February 10th 2015
The following background data are abstracted from Gideon www.GideonOnline.com and the Gideon e-book series [1,2] (primary references available on request)
The first case of melioidosis in the Western hemisphere was diagnosed in the United States in 1945 – an American who had worked in the Panama Canal Zone during 1927 to 1928.
Sporadic autochthonous cases (five reports to 2013) have been reported from Arizona, Georgia, Hawaii, Oklahoma, Ohio and California. The fifth case of autochthonous melioidosis was reported in Ohio in 2013. Imported cases have originated from Laos, Mexico, Viet Nam and Thailand. Two cases imported from Honduras were reported in Florida in 2005; and an American girl acquired the disease in Aruba in 2011 (publication year).
A case of pneumonia and septicemia caused by Burkholderia thailandensis has been reported in the United States.
It has been estimated that 225,000 seropositive Army personnel returned from Viet Nam, and may still be at risk for reactivation. 81 individual case reports (14 fatal cases) of melioidosis acquired in Vietnam were published during 1965 to 1969. In one case, a Vietnam veteran developed melioidosis 29 years after returning to the United States. In another instance, a veteran developed the disease 63 years following return from the Pacific region. Venereal transmission was reported from a Vietnam veteran to his wife in the United States. 38% of American Marines acquired seropositivity toward melioidosis following a two-week stay in Thailand (2006).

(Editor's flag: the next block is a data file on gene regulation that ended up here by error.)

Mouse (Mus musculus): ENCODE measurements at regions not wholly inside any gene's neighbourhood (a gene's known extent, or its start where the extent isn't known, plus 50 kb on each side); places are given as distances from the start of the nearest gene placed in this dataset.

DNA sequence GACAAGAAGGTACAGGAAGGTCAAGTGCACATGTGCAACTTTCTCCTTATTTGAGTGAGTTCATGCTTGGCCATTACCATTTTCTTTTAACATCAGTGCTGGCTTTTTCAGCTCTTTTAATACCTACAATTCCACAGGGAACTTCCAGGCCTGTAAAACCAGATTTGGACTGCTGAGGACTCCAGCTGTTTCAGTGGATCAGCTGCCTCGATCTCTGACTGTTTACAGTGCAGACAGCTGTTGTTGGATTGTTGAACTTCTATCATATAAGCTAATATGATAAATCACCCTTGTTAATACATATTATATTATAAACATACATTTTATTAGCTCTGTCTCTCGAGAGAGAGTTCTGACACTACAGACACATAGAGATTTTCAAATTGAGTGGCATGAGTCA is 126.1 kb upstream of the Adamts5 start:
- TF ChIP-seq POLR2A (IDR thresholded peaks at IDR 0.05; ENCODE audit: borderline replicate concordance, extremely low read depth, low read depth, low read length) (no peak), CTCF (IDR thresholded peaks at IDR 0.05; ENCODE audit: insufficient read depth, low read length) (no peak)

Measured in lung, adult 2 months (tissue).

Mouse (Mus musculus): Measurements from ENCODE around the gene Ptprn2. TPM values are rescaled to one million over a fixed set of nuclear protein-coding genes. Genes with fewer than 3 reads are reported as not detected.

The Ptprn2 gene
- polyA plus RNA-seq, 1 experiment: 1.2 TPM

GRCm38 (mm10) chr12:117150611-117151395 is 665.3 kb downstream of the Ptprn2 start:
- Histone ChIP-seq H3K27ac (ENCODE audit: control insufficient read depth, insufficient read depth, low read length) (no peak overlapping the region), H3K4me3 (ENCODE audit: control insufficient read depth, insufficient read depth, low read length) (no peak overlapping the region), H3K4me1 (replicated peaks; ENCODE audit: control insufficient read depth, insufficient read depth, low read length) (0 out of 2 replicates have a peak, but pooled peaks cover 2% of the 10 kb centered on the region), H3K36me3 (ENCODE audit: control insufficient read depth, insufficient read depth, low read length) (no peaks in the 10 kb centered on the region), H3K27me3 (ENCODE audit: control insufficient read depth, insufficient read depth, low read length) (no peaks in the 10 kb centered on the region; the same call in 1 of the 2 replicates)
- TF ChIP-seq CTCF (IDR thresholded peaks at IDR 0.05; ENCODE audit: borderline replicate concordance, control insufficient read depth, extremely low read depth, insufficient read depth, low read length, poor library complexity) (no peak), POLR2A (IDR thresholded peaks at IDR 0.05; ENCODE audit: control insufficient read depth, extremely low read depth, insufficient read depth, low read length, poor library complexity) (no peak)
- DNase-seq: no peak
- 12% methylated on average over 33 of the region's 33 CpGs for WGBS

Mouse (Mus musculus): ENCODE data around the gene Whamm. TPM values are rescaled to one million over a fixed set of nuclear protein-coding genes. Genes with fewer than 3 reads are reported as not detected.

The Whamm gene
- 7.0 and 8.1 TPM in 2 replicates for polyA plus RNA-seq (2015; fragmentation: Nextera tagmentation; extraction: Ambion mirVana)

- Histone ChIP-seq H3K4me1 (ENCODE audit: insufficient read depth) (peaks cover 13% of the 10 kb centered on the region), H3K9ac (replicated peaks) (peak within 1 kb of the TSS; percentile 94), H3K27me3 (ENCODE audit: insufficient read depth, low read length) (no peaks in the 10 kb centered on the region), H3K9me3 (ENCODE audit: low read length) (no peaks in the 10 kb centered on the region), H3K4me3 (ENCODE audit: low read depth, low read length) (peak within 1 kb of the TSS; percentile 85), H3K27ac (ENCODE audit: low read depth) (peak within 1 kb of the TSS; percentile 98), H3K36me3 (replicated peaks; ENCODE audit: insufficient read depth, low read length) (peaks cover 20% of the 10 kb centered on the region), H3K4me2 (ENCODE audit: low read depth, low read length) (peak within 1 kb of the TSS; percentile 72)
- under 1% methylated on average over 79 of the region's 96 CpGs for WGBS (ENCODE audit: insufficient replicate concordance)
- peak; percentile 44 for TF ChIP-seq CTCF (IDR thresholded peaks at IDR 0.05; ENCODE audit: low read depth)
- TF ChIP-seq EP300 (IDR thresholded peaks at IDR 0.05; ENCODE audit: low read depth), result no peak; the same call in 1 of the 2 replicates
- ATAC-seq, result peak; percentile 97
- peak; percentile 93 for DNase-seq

1969 – Five cases of melioidosis in three separate outbreaks were diagnosed among imported nonhuman primates – two stump-tailed macaque monkeys (Macaca arctoides), a chimpanzee (Pan troglodytes), a pig-tailed monkey (Macaca nemestrina) and a rhesus monkey (Macaca mulatta).
2007 (publication year) Burkholderia pseudomallei was isolated from two pet green iguanas (Iguana iguana) in California
2013 (publication year) – A pigtail macaque (Macaca nemistrina) imported from Indonesia into the United States was found to have melioidosis.
1. Berger SA. Melioidosis and Glanders: Global Status, 2015. 51 pages, 10 graphs, 754 references. Gideon e-books, http://www.gideononline.com/ebooks/disease/melioidosis-and-glanders-global-status/
2. Berger SA. Infectious Diseases of the United States, 2015. 1,208 pages, 483 graphs, 13,730 references. Gideon e-books, http://www.gideononline.com/ebooks/country/infectious-diseases-of-the-united-states/
Note posted on ProMED